For Immediate Release: Increase Visibility with These Press Release Basics

Ah, the timeless PR question: What’s the secret to the perfect press release? You know, the one that gets picked up by multiple outlets, spurs interview requests, produces lots of subsequent content, and drives interested readers to your website?

Well, it’s not so much a secret as it is a recipe for getting coverage (at least that I know of, but if you have the secret, by all means, please shoot me an email). Press releases are the staple of PR content and serve as a sort of megaphone to extoll your company’s achievements, progress, and other major milestones. Whether you’re publishing them to your website’s pressroom, pitching to journalists for a feature, distributing via newswire, and/or sharing on social media and in email newsletters, press releases are your statements to the public. How you craft and put them out into the world matters.

With that said, let’s go over the basics:

Always Include the Press Release Essentials

Press Release 101, the basics of the basics. There are countless articles that harp on writing the perfect headline, addressing the five W’s, and why you as the PR pro should include your contact information. Without regurgitating what we’re pretty much already nodding our heads in agreement on (you are agreeing that a great headline is important, right?), I’m going to summarize.

Every press release must include the following:

  • An informative and interesting headline that answers the question, “Why should I care?”
  • Well-written and direct copy following AP style guidelines without grammar errors or fluff
  • A dateline (yes, AP style)
  • An impactful first paragraph that delivers on key takeaways (Who, What, Where, When, and Why)
  • A clear call-to-action at the end that directs readers to the specific page on your website that prompted the press release, such as a product webpage, event registration, landing page to access a report, etc.
  • Boilerplate (aka your company’s “About” section) copy that includes a link to your website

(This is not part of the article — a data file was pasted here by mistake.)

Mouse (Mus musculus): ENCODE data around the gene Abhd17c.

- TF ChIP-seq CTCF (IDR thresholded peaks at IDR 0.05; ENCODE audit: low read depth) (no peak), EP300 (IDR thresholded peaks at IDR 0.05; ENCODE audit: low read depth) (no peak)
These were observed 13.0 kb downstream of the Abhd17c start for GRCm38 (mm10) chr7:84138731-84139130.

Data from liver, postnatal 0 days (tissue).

• PR contact information for convenient follow-up

Ask “Is This Newsworthy?”

When considering potential press release topics, ask yourself, “Is this newsworthy?” and give yourself a true and honest answer.

Sorry to be the bearer of bad news, but just because you want your business featured in publications does not mean your story will always be impactful enough to get your business in these publications. I completely understand how frustrating it can be when a newsworthy story angle around the office is scarce, but that’s your opportunity to seek out thought leadership coverage with contributing articles and expert interviews.

So, before you start writing your press release: Ask yourself (and your team) if this is hard, actual, audiences-will-care-about-this news. If you hesitate, then sprinkle this news into a different, relevant pitch to leverage and skip the press release.

Some examples of newsworthy press releases include:

  • A new product feature or service offering
  • High-profile partnership or recognition
  • Prominent C-suite appointment (usually best for local press)
  • Exclusive insight and findings into the industry
  • Upcoming momentous event

Understand Your Audience to Deliver the Perfect Pitch

No, “everyone” is not an appropriate response. Recognize who your primary and secondary audiences are; they’re the ones you want to answer that “Why should I care?” question with your headline because they’re who you’re speaking to.

Journalists always have their readers top of mind, as we businesses do with our customers. Your press release will only make it to your target audiences (outside your own inbound marketing efforts) if you start by pitching to journalists whose readers will actually care about your news. Does the publication attract your ideal prospects, and do the readers expect news from your beat? Are they familiar with your business (or your competitors)? Has this journalist written on the topic before — and recently? Do they engage with your same industry circle on social media?

If not, don’t pitch to them. A surprising 44% of journalists reported that the #1 thing PR professionals could do was to better understand their target audience (1). Before sending your press release pitch, research the end consumer of the content and know who you’re pitching and what they find interesting. When 75% of journalists say less than a quarter of the pitches they receive are relevant or useful, yours that is intriguing to their readers will stand out.

Include a Quote from a Top Representative at Your Company and Make It Count